Archive for the ‘Soccer’ Category

Alex Morgan apparently has a career in MMA if she wants it. For once, we see soccer injury, but it’s not a fake. I hope the goalie is okay.

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I consider this post to be my first attempt at suicide. The issues raised here could get me into a lot of trouble with at least 50% of the human population. Still, I think an honest, fair analysis of this issue would be a good thing. As with every area influenced by political correctness, the heart is in the right place, but it very quickly is lead astray by zealotry, ignorance, and stupidity.

WNBA Is a Joke

First things fist: WNBA is pronounced WIN-ba. Get used to it.

In WNBA’s first year, I was in a bar in Greenwich Village with my cousin, Mike. I told him that WNBA isn’t a real sports league, but rather a politically correct effort to jam a piss-poor product down our throats. If the league can’t earn its place on its own merits, it has no business in the sports universe. Mike approached the issue from the perspective of affirmative action. If we just give WNBA a chance, it’ll earn it’s place, and giving women’s sports a chance is a matter of “fairness.”


He went on to add that if WNBA couldn’t pay for itself within 5 years, it would disappear. “There’s no way they’d keep it around if it weren’t making money.” We should be so lucky. After all this time, it still can’t hold it’s own financially, and that’s despite lower salaries (compared to other pro sports), a growing US population (and thus, consumer base), a larger economy, and politically-correct, charitable spending. WNBA survives only because it’s subsidized by a real sports league, the NBA.


Why is WNBA such a joke? It’s because WNBA is trying to be something it isn’t. WNBA players try to dunk on a men’s size hoop. They try to play on a men’s court. They try to be the same as men, when they’re clearly not.

And stop treating this as an issue of “equality.” Women don’t have a Constitutional or statutory right to their own pro basketball league. They don’t even have a moral right to it. Besides, this is an issue of “sameness,” which is something different. This issue isn’t about civil liberties; it’s about height, upper body strength, and other purely biological characteristics, and on those points, women aren’t the same. In a Playboy article, Craig Kilborn talked about how he often plays his friend, Rebecca Lobo (then playing for the New York Liberty), in one-on-one basketball and beats her every time. Yes, Craig played basketball at Podunk state university, but he’s a talk-show host. A talk show host! She was one of the best players in the league at the peek of her career. Try to imagine how embarrassing this would be for any other sports league.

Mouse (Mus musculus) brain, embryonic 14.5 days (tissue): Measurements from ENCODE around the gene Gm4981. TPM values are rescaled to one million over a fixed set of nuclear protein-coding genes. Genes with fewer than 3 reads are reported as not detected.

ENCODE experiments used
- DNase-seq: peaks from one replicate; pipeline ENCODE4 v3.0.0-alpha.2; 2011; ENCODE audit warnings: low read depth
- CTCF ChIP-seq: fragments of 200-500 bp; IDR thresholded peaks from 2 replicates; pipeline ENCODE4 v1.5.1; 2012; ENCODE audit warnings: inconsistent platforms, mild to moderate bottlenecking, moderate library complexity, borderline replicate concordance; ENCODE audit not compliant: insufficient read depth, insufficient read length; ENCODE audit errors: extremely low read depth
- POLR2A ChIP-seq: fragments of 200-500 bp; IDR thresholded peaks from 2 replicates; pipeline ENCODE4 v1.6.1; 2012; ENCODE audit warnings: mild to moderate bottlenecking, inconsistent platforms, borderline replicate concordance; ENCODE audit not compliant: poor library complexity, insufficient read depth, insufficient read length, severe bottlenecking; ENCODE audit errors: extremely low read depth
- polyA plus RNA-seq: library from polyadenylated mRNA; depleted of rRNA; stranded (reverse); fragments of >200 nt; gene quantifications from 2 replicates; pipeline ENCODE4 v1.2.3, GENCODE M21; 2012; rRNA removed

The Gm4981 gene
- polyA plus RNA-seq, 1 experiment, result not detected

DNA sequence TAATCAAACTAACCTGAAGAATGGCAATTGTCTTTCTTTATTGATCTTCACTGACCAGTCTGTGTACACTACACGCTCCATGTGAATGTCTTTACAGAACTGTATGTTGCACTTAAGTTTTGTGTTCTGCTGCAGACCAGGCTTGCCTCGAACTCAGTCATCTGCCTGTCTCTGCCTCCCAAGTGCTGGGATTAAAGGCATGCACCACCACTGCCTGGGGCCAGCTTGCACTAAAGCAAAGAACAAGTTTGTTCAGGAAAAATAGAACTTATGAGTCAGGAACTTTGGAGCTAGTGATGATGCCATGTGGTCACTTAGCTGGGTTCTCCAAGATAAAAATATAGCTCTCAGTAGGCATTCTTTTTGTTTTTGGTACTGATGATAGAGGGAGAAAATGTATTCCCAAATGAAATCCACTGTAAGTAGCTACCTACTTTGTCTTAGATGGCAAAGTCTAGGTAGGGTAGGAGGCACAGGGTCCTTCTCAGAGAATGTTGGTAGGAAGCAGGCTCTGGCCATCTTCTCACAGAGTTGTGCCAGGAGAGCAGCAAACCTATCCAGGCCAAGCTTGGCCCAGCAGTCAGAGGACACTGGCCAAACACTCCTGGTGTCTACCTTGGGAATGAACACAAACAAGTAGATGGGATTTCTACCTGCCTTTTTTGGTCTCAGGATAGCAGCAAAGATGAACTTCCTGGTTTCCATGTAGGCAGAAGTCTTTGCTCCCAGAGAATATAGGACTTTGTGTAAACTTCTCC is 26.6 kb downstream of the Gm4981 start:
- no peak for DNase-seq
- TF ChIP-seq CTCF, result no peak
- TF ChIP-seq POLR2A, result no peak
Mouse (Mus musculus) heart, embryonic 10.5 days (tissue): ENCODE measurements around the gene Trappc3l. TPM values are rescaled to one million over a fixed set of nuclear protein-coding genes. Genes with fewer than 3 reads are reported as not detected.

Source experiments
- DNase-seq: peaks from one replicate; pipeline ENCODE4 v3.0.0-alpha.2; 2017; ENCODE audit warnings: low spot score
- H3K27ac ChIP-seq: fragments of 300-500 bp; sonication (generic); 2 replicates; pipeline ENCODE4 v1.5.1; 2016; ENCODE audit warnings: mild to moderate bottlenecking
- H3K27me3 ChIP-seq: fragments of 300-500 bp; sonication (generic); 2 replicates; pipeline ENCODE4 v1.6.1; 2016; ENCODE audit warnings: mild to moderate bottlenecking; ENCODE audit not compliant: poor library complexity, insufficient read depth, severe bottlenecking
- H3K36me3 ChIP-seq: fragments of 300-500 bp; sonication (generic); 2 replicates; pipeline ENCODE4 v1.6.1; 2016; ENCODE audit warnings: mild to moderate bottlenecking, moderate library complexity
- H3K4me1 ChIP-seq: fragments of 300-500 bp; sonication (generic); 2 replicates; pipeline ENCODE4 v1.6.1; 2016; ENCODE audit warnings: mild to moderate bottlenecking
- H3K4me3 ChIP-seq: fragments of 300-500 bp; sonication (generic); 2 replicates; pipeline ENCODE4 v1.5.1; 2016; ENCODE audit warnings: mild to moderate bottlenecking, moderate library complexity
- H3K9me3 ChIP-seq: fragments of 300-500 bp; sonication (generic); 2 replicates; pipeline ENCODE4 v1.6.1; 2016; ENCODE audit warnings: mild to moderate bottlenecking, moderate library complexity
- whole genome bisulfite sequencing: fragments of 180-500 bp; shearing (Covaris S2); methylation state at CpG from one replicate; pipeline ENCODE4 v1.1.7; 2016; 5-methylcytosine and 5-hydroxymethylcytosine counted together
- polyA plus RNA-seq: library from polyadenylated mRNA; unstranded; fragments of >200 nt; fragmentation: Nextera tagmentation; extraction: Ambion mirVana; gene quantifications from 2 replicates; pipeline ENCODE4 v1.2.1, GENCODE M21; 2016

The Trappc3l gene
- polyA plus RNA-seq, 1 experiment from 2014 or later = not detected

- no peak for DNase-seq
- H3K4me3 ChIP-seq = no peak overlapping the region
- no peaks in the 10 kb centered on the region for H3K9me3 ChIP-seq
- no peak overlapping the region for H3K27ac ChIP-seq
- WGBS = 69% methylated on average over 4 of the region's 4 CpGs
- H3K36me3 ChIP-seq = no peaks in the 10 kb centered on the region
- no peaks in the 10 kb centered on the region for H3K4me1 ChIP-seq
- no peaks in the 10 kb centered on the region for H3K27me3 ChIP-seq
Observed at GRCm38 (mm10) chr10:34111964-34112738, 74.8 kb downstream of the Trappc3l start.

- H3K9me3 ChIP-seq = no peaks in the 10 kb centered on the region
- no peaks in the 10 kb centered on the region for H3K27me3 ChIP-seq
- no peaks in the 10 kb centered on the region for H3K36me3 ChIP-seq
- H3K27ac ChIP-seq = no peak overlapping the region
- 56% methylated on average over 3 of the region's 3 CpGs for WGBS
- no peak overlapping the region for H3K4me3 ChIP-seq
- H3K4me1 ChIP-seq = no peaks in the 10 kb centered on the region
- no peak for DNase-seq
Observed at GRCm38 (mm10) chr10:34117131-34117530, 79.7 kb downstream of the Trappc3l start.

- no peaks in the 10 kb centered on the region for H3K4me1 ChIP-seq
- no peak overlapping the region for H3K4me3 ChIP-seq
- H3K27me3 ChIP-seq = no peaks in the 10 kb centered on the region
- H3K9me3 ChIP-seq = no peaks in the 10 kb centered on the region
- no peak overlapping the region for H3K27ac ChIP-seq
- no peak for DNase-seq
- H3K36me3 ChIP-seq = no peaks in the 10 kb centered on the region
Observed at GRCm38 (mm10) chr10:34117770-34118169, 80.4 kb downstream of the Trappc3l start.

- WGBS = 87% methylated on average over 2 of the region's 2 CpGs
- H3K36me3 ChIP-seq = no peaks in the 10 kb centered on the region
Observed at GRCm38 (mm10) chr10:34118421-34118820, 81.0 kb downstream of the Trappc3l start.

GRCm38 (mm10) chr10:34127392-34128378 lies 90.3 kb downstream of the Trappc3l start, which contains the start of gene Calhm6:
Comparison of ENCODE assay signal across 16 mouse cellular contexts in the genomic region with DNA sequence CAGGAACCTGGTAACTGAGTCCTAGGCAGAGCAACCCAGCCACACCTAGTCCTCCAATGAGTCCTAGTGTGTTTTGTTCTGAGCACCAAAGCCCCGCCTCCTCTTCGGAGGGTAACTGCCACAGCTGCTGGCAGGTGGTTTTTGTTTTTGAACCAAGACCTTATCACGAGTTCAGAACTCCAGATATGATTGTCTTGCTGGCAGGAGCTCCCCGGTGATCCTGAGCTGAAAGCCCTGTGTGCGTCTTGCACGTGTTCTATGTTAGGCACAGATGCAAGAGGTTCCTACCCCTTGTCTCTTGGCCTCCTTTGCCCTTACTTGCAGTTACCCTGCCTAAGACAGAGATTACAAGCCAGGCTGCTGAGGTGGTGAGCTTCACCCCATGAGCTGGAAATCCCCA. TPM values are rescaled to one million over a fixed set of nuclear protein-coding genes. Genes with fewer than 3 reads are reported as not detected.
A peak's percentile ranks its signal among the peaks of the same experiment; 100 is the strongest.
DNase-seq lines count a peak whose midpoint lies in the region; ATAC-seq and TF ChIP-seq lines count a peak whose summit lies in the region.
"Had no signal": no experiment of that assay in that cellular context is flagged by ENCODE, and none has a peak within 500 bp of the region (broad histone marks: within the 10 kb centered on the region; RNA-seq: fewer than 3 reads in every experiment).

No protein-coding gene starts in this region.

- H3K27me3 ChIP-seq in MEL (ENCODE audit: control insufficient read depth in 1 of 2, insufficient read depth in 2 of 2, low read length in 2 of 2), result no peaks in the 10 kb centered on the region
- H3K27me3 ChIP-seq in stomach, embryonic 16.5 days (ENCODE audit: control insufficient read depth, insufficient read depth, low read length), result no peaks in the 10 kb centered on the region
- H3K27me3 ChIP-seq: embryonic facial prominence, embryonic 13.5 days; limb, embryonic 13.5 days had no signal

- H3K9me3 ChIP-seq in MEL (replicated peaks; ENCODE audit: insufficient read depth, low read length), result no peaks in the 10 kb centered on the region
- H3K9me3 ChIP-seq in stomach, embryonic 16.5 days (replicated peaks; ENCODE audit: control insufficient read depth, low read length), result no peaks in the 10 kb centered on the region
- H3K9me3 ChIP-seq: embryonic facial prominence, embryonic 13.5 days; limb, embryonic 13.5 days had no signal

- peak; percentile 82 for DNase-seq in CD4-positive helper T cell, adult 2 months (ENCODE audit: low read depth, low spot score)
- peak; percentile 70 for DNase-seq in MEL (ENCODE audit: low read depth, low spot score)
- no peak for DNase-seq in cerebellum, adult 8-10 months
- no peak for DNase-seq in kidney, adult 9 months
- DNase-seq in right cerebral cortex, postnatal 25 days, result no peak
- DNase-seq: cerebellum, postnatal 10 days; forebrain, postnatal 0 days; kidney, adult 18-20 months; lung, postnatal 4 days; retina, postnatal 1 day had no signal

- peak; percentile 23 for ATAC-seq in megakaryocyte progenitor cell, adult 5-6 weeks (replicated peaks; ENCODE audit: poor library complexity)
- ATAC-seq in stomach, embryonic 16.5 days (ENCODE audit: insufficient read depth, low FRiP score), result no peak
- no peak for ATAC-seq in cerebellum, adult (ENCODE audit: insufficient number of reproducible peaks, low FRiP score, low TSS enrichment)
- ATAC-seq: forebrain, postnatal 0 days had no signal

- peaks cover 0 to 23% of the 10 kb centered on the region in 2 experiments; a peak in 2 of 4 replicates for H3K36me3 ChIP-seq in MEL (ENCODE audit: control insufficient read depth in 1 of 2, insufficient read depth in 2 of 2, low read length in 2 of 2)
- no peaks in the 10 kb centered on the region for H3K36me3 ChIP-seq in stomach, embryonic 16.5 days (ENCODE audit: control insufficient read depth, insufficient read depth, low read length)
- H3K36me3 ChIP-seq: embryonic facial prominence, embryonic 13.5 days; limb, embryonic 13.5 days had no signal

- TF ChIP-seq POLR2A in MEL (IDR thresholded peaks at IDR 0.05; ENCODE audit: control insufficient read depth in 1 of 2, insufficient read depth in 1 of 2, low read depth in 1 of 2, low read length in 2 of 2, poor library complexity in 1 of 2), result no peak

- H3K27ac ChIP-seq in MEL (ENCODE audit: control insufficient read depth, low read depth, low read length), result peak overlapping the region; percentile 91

This means that WNBA actually retards women’s sports. As things stand, it makes women’s sports the subject of ridicule, distracting people from a very important point . . . .

Generally, Women’s Sports Is Not a Joke

As a follower of tennis, I can assure you that women’s tennis is just as good a game as men’s tennis. It’s just as much fun to watch despite the fact that the #1 women’s player would probably get destroyed by the #100 men’s player. The reason is two-fold: First, women don’t play men in tennis one-on-one, making the comparison to their abilities meaningless. Second, technique is more important to tennis, being that it’s not as dependent on the physical differences between the sexes. This is why, for example, plenty of women who are half-decent, casual players of tennis can destroy male counterparts.

The same effect can be seen with hockey. In January 2009, I put on ice skates for the first time (age 40), and by June, I was playing on my first C-league team. There’s still segregation in league play, but I have plenty of opportunity to play against women in hockey classes and scrimmages. As a new player to the sport, I get completely outplayed by women all the time. The technique is often independent of the physical differences. I will add, though, that if it was a full contact game, their ability to check me at will wouldn’t hurt me, but if I got just one shot against one of them, I’d be able to take them out of the game with a single, legal hit. Really, I’d destroy them. However, it’d be tough for me to catch them. Overall, they whoop my ass.